If people of no faith were allowed to join, they wouldn't be able to do the My Faith badge. So what should be done? Should all faith-based challenges and awards be removed (so that all Scouts can, potentially, do all the badges) or should there be a two-tier system within the Scouts where some badges are only open to some people? The former isn't something I like, but nor is the latter.
If you had read on a few posts, you would have seen I corrected that to say that it is only in the US that they don't accept gay scouts.
"There is also the issue that they won't accept openly gay scouts. "
Em, no. That isn't the case. I actually used my civil partnership certificate as one of the forms of ID when I applied to be a leader.
Thanks jammy - that's good to know.
I just thought I'd mention, the consultation underway includes a question on whether aethiests should be allowed to be leaders, so it's not just focussing on the kids' beliefs.
Himalaya - I'm an aethiest Assisstant Beaver leader, i.e. one of those in charge with the blue jumper and necker on. Our group isn't affiliated to any church or religious organisation and for the vast majority of the time have very little religious involvement.
I had my Leader interview a few weeks ago and thankfully nothing at all was asked about religion - it was more to check I'm a safe person to have round kids. I've not taken the promise yet, more out of having a disorganised Group Scout Leader I suspect, and am hoping to keep my head down on that one until the Scout Assc. have made a descision on all of it.
If you've not already, I'd just ask informally about it. I suspect the groups are that desperate for parents to help out (as leaders or otherwise), they brush over the faith bit. There might be exceptions for those attached to churches etc though.
Here's that BBC version of the story in a clickable link. Definitely good news that they are moving with the times - Scout organisations in several other countries already have a non-religious version of the promise.
Today in the Times (which unfortunately is now subscription so I can't link) there's one article saying the Guides are going to update their oath and probably drop God from it.
it also says the Scout movement 'has announced that it is to write a special pledge for atheists who become members, but feel they cannot promise to do their duty to God. '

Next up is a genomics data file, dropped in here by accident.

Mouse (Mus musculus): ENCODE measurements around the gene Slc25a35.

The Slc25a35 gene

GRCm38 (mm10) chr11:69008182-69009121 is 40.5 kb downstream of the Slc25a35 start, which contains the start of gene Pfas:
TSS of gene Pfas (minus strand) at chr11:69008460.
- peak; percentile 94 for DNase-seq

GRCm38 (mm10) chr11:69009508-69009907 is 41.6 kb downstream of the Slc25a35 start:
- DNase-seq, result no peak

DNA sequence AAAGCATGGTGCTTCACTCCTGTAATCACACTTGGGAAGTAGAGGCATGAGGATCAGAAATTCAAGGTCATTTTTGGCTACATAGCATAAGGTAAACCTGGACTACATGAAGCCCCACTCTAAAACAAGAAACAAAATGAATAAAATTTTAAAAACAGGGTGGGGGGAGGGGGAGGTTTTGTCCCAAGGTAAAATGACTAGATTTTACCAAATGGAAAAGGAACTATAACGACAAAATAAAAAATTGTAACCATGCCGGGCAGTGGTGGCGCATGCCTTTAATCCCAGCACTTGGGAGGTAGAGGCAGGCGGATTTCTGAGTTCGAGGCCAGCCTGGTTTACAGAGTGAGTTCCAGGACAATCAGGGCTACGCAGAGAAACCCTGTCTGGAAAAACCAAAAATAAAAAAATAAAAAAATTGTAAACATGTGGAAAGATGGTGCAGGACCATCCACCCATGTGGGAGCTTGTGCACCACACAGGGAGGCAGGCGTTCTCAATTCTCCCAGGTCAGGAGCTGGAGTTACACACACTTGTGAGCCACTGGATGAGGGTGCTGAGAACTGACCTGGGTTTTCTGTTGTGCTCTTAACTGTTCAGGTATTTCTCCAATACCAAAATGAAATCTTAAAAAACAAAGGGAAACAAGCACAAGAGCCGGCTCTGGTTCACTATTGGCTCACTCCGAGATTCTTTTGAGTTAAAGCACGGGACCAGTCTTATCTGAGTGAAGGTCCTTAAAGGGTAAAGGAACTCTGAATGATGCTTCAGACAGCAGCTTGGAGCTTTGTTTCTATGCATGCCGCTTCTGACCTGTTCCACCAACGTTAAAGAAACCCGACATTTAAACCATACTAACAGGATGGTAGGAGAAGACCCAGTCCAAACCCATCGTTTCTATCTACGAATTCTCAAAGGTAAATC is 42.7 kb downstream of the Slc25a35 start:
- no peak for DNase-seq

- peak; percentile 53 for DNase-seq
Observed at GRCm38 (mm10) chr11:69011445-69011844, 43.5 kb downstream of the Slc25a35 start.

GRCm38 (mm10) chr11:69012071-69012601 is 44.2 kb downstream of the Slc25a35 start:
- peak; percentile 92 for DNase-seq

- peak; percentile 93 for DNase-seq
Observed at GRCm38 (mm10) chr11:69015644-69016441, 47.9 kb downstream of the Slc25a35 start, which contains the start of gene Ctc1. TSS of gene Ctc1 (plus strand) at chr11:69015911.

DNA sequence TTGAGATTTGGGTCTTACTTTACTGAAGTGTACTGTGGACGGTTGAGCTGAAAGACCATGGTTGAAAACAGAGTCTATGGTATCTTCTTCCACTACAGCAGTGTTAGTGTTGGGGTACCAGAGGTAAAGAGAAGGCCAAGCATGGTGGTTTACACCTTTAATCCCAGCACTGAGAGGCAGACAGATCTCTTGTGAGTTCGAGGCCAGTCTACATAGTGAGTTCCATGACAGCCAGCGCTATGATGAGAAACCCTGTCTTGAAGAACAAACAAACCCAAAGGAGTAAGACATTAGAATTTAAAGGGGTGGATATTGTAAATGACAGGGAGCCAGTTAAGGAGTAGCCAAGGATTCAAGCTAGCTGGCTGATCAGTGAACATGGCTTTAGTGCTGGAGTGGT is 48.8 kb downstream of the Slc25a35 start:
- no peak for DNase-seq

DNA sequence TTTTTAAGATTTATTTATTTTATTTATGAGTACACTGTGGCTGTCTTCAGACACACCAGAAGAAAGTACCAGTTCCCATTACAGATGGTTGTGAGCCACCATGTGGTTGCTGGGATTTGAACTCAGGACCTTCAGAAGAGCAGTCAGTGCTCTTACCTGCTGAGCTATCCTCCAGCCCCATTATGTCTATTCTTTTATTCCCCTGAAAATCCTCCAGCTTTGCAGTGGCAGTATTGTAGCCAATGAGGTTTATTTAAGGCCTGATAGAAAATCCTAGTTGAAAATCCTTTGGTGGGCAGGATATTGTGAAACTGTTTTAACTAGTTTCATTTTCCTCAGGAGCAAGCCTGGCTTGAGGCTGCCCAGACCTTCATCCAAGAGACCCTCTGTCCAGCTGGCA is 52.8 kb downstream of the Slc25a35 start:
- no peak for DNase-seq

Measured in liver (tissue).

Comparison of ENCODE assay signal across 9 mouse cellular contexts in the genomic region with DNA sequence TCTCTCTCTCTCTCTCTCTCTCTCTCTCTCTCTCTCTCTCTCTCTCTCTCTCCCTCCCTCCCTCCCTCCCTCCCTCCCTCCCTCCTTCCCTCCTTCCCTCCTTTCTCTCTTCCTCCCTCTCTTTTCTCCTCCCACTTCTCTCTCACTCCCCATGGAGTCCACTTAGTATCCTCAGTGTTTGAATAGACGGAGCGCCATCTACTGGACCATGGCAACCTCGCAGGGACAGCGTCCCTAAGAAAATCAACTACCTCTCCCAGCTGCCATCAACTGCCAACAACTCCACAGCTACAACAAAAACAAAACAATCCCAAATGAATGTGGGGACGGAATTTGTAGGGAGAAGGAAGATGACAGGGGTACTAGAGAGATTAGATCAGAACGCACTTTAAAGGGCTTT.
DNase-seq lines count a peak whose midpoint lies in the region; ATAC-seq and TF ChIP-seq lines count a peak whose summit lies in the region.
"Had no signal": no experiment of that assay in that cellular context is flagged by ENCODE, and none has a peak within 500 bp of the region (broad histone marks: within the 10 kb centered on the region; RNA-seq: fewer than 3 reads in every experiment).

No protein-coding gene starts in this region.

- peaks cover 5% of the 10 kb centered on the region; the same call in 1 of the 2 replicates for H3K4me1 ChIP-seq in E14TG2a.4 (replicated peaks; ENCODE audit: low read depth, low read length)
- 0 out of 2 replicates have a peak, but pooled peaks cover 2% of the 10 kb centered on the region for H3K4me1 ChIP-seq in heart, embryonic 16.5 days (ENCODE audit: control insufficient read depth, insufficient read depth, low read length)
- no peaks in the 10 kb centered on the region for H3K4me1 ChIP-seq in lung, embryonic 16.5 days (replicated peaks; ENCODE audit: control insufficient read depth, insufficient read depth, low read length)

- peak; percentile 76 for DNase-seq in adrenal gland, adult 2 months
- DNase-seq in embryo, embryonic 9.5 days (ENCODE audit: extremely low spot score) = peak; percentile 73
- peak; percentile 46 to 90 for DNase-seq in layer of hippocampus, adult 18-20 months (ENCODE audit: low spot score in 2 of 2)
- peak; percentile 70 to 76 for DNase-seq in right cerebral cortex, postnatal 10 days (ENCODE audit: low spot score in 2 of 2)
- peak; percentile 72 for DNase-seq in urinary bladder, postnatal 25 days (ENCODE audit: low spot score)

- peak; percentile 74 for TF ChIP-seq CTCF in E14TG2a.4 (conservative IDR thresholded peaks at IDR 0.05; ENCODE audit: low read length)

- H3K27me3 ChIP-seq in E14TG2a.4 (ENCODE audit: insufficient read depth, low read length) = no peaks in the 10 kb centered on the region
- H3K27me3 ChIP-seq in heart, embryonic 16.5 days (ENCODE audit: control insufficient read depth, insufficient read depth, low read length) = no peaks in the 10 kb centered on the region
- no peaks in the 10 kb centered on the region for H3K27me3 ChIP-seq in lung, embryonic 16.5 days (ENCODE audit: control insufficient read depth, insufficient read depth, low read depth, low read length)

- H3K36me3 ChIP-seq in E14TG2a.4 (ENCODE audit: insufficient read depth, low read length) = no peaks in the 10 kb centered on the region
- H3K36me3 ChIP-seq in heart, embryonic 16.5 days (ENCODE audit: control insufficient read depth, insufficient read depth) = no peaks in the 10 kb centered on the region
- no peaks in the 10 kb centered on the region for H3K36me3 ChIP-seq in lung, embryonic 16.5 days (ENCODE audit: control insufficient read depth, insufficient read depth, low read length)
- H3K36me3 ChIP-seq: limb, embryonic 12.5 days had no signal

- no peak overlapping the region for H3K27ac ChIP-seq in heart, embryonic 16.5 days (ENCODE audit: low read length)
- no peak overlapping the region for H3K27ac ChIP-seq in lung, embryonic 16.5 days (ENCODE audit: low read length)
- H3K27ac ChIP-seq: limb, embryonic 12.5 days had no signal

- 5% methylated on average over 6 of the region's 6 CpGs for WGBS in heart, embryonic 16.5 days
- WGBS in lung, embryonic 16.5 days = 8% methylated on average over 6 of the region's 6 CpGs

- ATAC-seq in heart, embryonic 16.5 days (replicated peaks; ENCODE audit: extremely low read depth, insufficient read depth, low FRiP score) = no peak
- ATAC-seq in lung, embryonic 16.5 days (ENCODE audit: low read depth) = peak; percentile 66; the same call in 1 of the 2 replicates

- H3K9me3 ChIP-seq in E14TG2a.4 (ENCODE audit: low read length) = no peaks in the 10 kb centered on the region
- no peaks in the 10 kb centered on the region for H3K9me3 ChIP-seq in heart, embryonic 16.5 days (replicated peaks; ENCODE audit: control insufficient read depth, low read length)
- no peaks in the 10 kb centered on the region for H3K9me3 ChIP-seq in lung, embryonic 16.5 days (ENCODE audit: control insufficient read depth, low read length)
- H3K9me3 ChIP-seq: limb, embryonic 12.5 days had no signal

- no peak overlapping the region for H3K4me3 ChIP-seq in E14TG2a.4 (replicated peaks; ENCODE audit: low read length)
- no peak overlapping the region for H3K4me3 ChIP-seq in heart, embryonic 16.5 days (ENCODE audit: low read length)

I expect this story has been covered in other papers, if anyone wants to link
but preferably not the Fail
It also has a commentary by their religion correspondant on the subject which ends 'Children who do not believe in God should not have to learn to lie to gain access to all that Scouting offers. '
It doesn't really say whether this affects leaders, which is what the OP was asking about, but its excellent news.
>So what do you think should be done?
>Ban interfaith groups?
>Or insist they admit people with no faith?
Depends what sort of 'interfaith group' you're talking about. If its something like an Ecumenical council, great.
However, the term 'interfaith group' is often applied to groups set up to contribute to policy making or ethical debates. Those certainly should admit people of no faith, they are all too often unrepresentative at the moment.
This has nothing to do with the scouts issue (which isn't exactly an 'interfaith group', that's not its primary purpose), its more important.
The maisons have a similar membership policy to the Scouts. That is a powerful message!
So what do you think should be done?
Ban interfaith groups?
Or insist they admit people with no faith?
Message withdrawn at poster's request.
Message withdrawn at poster's request.
I am saying that being inclusive to all parts of society except one is discriminatory.
I gave a couple of examples.
Oh, I am reading. Just to be clear, are you saying that only interfaith groups are discriminatory?
Don't worry Dione, I don't think you are bothering to read my posts.
And the scouts only allow people of faith to attend. They are both faith based organizations. One allows only those of Jewish faith, the other just asks for faith.
Mind you, I support your view that the Jewish Boys Brigade do discriminate on grounds of sex, but not religion.